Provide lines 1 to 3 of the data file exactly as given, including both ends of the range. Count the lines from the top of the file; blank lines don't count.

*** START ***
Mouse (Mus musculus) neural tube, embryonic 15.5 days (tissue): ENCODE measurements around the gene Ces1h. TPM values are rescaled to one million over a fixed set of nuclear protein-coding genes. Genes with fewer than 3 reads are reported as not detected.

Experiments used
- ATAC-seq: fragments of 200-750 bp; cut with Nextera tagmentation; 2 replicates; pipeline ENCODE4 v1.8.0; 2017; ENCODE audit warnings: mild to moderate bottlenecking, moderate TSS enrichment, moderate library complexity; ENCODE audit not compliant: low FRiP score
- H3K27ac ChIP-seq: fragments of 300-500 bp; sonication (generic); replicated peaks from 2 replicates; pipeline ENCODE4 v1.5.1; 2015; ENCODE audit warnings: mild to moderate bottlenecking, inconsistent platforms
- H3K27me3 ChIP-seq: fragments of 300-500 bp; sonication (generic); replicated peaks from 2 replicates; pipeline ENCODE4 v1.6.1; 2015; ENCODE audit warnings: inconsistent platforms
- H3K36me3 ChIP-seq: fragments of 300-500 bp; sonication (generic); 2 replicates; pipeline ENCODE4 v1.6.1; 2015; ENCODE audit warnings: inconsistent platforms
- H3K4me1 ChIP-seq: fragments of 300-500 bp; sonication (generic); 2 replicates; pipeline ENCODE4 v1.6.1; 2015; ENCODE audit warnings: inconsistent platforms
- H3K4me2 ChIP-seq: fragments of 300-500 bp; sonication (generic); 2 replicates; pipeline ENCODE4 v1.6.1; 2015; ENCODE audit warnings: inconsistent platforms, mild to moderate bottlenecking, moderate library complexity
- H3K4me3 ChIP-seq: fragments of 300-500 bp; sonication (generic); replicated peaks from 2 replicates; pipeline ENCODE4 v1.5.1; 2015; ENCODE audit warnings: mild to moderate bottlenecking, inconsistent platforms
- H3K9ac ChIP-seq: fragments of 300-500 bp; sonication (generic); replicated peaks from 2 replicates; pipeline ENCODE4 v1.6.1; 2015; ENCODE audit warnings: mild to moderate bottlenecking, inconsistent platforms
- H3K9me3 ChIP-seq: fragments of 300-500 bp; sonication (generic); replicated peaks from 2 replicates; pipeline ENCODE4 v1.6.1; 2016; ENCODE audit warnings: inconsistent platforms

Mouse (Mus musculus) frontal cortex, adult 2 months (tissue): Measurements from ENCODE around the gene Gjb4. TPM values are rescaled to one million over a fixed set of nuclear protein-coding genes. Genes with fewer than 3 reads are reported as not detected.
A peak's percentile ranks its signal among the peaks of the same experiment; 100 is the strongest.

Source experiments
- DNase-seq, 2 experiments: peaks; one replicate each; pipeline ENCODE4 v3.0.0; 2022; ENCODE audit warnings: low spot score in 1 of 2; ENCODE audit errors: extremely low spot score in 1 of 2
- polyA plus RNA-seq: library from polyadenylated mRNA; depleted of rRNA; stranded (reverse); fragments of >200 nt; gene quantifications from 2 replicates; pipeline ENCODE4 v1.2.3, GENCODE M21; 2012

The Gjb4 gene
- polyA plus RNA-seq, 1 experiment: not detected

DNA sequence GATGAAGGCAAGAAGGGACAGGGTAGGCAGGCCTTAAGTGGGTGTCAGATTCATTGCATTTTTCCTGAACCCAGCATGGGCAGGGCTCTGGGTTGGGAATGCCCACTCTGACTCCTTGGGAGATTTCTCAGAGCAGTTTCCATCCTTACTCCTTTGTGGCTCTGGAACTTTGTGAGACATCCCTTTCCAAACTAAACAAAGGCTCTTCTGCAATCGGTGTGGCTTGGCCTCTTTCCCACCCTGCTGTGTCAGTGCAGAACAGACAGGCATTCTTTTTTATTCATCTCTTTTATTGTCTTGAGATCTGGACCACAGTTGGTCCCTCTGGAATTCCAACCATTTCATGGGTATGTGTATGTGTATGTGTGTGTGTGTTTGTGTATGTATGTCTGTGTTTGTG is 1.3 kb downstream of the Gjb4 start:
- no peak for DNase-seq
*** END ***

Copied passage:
Mouse (Mus musculus) neural tube, embryonic 15.5 days (tissue): ENCODE measurements around the gene Ces1h. TPM values are rescaled to one million over a fixed set of nuclear protein-coding genes. Genes with fewer than 3 reads are reported as not detected.

Experiments used
- ATAC-seq: fragments of 200-750 bp; cut with Nextera tagmentation; 2 replicates; pipeline ENCODE4 v1.8.0; 2017; ENCODE audit warnings: mild to moderate bottlenecking, moderate TSS enrichment, moderate library complexity; ENCODE audit not compliant: low FRiP score